Strong Money / Resources
On this page you’ll find various products, services, books and tools that I’m a fan of.
Only things I use personally or genuinely approve of will make this page. I never recommend or promote anything I don’t genuinely believe in.
Just to be clear, some of the recommendations have affiliate links. For the ones that do, this blog will receive a credit or referral fee if you choose to signup or purchase using the link provided.
It also helps and supports the running of this site, which is much appreciated.
Products & Services
Tools & Calculators
I’ve been using Sharesight for years to record all our share purchases and dividend payments easily in one place.
It tracks performance, plus you can generate quick tax reports for income and capital gains, which makes tax season so much easier.
Sharesight is also completely free if you have 10 holdings or less!
Special Deal for Strong Money Readers: Sign up using my link and you’ll also save 4 months off the price of their premium plans.
My personal mortgage broker for almost 10 years. Deanna and her team are fantastic and can help with everything home loan related.
If you’re looking for a better interest rate (you should be!), or need help getting the right home loan and lender for your situation, get in touch and they’ll look after you. All online, no need to go anywhere.
They can also help with more complex stuff like debt recycling. MTM has excellent reviews for a reason. Check ’em out!
In 2020 we finally decided to get NBN as our slow internet was wearing on my patience!
After looking around, we decided to go with Aussie Broadband, due to their excellent customer reviews and very reasonable prices.
We’ve been very happy with the experience – good communication, easy setup, reliable internet and an Aussie call centre.
Check them out yourself. If you do sign up, use referral code 3103355 for $50 free credit.
There are some incredible deals on pre-paid phone plans these days. Catch Connect have some of the best-priced options, which I switched to recently.
Plenty of low cost plans available – the 365-day plans are my preferred choice. Currently offering unlimited calls and plenty of data for just $120 – that’s ten bucks a month!
Powered by Optus, and you can keep your current number. An absolute no brainer.
Buying pet food can cost a fortune if you buy it in little bags from a supermarket, or a pet store.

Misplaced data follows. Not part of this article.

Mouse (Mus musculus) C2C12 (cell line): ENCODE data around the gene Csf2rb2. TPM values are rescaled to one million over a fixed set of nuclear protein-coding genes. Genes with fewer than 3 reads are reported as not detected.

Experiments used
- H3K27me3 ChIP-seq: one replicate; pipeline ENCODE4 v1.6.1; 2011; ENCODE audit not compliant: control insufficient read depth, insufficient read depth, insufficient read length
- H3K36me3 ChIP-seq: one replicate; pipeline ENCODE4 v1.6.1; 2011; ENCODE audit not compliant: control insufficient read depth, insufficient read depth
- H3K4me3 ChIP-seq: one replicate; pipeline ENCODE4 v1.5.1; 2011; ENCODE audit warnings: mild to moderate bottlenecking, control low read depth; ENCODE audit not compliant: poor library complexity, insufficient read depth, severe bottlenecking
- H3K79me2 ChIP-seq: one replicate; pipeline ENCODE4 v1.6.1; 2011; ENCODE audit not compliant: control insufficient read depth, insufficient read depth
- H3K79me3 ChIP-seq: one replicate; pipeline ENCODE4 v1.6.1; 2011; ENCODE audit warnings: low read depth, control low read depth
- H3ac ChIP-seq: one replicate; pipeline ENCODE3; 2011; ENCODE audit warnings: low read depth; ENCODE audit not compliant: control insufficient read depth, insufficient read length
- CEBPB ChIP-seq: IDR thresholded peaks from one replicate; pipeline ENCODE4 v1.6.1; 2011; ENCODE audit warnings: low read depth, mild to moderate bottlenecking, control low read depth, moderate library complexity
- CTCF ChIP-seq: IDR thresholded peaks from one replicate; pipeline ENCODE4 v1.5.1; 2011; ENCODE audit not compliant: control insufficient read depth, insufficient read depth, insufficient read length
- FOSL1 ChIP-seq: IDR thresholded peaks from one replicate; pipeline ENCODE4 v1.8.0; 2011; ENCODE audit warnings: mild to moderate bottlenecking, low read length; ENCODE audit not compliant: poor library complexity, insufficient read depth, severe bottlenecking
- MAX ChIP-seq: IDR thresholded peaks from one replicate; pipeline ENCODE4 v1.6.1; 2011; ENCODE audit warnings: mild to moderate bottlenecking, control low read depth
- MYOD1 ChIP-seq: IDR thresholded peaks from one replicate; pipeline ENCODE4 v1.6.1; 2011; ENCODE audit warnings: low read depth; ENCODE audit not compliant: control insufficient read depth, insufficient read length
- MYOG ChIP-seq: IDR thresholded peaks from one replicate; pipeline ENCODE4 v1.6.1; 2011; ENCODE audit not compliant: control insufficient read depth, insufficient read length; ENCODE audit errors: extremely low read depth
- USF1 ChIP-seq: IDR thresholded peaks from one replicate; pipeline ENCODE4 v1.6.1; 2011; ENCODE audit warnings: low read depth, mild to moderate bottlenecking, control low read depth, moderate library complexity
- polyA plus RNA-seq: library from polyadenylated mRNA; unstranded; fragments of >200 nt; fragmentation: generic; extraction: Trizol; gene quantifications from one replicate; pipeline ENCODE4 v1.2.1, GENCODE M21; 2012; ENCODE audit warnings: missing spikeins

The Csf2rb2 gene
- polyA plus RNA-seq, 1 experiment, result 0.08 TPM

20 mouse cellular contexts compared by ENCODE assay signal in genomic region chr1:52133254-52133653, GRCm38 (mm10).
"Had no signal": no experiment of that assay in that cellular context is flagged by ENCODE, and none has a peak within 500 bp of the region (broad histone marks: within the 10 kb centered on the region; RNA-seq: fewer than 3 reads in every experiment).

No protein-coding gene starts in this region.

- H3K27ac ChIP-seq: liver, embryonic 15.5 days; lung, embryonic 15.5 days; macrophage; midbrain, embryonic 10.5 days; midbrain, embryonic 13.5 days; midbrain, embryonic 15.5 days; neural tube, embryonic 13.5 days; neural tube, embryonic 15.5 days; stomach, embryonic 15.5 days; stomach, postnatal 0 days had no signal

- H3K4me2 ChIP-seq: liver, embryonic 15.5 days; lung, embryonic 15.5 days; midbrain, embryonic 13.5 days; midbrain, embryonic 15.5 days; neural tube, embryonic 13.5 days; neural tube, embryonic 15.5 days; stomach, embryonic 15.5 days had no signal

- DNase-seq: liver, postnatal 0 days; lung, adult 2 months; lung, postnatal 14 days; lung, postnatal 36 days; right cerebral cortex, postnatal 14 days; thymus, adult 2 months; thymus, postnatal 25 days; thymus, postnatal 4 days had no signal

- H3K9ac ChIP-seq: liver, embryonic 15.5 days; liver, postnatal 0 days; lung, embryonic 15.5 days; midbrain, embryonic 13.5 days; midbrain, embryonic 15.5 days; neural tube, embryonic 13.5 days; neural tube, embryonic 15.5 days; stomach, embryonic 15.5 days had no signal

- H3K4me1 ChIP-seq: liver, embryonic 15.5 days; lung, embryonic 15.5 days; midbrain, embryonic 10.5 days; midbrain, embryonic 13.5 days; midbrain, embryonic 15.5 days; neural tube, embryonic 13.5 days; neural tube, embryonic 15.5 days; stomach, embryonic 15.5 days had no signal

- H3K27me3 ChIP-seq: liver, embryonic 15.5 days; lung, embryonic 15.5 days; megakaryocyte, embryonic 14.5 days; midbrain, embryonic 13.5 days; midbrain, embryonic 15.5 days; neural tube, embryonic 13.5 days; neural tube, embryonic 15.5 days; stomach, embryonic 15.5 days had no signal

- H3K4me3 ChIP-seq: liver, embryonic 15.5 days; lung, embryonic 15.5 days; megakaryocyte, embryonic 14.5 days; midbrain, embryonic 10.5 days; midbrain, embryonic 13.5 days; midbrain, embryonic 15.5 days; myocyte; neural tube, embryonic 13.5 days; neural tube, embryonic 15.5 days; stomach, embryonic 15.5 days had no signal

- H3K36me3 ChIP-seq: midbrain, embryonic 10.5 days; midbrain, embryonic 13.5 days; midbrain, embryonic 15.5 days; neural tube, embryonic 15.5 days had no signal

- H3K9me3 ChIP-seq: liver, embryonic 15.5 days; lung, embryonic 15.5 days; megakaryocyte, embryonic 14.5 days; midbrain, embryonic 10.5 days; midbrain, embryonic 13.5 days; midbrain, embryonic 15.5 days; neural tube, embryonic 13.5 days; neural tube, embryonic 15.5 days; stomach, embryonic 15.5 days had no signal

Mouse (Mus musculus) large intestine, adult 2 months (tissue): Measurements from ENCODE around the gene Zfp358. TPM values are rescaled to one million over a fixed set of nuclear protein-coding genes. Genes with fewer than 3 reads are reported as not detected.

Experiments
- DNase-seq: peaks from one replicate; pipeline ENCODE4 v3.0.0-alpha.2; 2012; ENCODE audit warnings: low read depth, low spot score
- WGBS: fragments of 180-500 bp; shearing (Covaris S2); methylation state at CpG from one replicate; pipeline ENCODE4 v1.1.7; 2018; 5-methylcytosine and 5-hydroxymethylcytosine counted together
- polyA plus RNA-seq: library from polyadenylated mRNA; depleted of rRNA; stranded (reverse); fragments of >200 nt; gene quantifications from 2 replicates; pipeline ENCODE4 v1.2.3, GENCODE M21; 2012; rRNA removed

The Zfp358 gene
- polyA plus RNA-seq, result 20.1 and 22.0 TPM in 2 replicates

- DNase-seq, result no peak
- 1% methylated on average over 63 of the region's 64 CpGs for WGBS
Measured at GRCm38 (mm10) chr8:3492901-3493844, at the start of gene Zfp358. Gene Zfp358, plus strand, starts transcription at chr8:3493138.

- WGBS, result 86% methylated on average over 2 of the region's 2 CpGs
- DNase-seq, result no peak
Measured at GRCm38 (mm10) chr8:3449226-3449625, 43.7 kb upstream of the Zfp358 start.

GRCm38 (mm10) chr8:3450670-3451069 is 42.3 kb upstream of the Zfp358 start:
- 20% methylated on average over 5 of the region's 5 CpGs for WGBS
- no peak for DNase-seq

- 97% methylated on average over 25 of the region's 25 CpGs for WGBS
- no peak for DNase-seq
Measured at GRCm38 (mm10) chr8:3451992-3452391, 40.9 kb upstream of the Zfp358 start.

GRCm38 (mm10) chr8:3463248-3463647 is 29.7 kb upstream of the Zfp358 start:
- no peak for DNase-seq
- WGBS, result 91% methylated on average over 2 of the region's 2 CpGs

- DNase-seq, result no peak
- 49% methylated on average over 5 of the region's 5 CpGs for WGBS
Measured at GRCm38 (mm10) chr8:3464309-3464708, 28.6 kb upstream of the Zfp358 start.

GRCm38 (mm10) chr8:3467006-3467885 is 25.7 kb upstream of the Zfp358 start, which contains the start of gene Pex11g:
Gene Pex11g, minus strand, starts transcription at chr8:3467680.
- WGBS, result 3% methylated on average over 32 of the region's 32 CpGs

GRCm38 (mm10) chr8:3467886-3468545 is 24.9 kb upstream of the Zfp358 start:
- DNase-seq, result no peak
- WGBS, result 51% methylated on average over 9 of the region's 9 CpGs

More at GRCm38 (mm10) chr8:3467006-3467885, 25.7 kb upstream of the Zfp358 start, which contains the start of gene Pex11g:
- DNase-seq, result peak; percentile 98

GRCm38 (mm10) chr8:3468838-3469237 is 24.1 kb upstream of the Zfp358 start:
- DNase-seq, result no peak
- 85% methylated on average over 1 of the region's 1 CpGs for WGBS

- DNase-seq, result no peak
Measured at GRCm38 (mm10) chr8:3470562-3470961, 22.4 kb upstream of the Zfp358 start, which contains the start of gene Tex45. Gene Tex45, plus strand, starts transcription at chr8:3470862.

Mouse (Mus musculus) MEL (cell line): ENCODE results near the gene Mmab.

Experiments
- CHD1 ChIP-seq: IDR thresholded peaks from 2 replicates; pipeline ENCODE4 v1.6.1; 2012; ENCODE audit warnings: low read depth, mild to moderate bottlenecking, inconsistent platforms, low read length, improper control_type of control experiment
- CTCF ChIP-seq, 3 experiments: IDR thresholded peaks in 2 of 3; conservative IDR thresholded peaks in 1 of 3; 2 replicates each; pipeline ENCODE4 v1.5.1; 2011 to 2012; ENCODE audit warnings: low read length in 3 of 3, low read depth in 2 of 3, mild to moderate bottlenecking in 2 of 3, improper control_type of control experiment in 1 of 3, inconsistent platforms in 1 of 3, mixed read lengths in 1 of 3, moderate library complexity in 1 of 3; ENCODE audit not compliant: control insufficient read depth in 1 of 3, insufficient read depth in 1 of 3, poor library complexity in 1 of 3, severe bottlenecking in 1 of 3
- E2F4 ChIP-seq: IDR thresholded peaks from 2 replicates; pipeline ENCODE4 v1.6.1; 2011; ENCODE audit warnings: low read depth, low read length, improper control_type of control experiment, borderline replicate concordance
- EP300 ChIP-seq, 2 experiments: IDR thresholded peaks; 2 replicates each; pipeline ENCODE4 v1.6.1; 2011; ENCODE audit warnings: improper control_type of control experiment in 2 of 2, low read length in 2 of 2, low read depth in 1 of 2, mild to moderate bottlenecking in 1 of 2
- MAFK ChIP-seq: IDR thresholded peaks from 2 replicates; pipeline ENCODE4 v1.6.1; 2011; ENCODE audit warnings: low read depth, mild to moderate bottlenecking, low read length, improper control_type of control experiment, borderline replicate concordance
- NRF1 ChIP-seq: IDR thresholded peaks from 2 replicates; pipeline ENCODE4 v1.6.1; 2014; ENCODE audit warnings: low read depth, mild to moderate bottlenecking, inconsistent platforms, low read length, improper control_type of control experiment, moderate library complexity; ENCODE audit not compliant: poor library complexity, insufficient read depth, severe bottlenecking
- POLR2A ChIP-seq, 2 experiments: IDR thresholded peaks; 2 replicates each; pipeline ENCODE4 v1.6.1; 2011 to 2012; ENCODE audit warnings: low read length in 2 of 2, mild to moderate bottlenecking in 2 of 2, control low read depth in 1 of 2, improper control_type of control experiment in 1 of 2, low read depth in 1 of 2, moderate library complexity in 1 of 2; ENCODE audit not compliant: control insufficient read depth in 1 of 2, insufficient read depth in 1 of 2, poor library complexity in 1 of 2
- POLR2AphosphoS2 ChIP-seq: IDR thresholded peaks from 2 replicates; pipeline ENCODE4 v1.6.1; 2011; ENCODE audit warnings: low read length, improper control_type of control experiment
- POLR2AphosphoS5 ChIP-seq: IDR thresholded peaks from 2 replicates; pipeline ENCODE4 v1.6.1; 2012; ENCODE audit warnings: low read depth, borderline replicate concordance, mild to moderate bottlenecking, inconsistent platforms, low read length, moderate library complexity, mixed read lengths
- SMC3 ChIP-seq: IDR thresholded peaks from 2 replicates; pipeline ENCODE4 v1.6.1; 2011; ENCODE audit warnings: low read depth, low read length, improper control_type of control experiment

We save money buying our dog biscuits in bulk online from Pet Circle. They regularly have the best prices I can find and offer free shipping over $49.
You can also get $10 off your first order (min. spend $50) by using my referral code.
Do you like this website? The team at Burning Fruit are to thank for that.
I have no clue what I’m doing when it comes to design and making changes to the Strong Money site.
So when I wanted to upgrade this site to make it more helpful and user-friendly, I reached out to a local Perth business for help.
The service and attention to detail was fantastic, and they put up with all my silly questions and requests. If you’re looking for great web design, reach out to these guys.
PERSONAL FINANCE AND MINDSET
This is the best finance book I have ever read, which is more about our minds than it is about money.
Morgan Housel is an incredible writer. This book thoughtfully covers the most important lessons about how to approach the entire subject of money – what it’s good for, what it’s not good for, and everything in between.
It’s full of wisdom, shares new angles on old problems and great stories which perfectly encapsulate the problems we all face when trying to navigate the strange world of finance.
LIFE AND MINDSET
I’ve been a fan of Mark Manson’s writing for a while now. He’s an entertaining blogger and great at dishing out important (sometimes unexpected) life lessons.
This book is a combination of mindset, how to improve your life and figuring out what really matters vs what is likely to lead to misery (a.k.a what to give a f*ck about).
It’s a great read, and I’ve come back to it multiple times.
A great book detailing the common traits among real-life millionaires.
Breaks down the findings of a multi-decade study, showing that the average ‘wealthy’ person doesn’t live in a fancy suburb or drive an ultra-expensive car.
Instead, they have solid financial habits and live a good life while prioritising saving, investing and building other income streams.